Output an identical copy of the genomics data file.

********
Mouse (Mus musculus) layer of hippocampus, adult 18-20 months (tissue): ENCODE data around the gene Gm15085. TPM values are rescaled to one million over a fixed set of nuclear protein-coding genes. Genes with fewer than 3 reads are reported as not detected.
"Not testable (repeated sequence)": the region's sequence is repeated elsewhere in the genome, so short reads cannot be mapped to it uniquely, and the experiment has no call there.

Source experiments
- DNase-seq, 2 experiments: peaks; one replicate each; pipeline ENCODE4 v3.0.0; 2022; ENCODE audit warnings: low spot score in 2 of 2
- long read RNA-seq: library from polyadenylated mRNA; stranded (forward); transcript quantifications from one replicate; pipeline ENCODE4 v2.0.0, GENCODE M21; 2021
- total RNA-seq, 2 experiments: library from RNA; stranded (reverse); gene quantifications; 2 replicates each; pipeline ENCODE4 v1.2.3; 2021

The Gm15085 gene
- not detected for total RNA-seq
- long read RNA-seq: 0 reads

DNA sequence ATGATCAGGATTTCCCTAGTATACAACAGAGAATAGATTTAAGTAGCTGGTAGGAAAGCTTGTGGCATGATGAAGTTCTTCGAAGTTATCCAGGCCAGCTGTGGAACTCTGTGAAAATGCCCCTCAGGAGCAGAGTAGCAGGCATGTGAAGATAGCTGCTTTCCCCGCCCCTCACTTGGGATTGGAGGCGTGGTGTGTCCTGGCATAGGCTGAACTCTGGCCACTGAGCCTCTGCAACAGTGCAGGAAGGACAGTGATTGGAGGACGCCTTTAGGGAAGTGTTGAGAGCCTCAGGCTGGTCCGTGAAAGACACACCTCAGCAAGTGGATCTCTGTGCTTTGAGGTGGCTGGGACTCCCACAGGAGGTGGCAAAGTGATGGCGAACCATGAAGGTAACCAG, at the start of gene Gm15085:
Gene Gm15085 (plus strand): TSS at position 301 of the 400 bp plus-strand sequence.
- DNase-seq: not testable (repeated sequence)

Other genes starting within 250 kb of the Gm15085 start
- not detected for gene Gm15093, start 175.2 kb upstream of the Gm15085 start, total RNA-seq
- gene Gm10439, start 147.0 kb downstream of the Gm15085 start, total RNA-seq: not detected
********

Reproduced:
Mouse (Mus musculus) layer of hippocampus, adult 18-20 months (tissue): ENCODE data around the gene Gm15085. TPM values are rescaled to one million over a fixed set of nuclear protein-coding genes. Genes with fewer than 3 reads are reported as not detected.
"Not testable (repeated sequence)": the region's sequence is repeated elsewhere in the genome, so short reads cannot be mapped to it uniquely, and the experiment has no call there.

Source experiments
- DNase-seq, 2 experiments: peaks; one replicate each; pipeline ENCODE4 v3.0.0; 2022; ENCODE audit warnings: low spot score in 2 of 2
- long read RNA-seq: library from polyadenylated mRNA; stranded (forward); transcript quantifications from one replicate; pipeline ENCODE4 v2.0.0, GENCODE M21; 2021
- total RNA-seq, 2 experiments: library from RNA; stranded (reverse); gene quantifications; 2 replicates each; pipeline ENCODE4 v1.2.3; 2021

The Gm15085 gene
- not detected for total RNA-seq
- long read RNA-seq: 0 reads

DNA sequence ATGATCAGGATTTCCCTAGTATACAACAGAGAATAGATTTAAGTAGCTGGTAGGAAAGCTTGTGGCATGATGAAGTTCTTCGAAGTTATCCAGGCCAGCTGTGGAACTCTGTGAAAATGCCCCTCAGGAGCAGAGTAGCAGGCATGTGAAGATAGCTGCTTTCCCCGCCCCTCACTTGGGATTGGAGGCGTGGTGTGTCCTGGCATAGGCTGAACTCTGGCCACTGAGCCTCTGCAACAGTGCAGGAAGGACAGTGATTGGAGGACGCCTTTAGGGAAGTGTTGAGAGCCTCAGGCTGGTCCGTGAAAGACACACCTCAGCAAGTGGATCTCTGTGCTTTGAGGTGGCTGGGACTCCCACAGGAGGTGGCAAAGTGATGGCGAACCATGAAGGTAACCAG, at the start of gene Gm15085:
Gene Gm15085 (plus strand): TSS at position 301 of the 400 bp plus-strand sequence.
- DNase-seq: not testable (repeated sequence)

Other genes starting within 250 kb of the Gm15085 start
- not detected for gene Gm15093, start 175.2 kb upstream of the Gm15085 start, total RNA-seq
- gene Gm10439, start 147.0 kb downstream of the Gm15085 start, total RNA-seq: not detected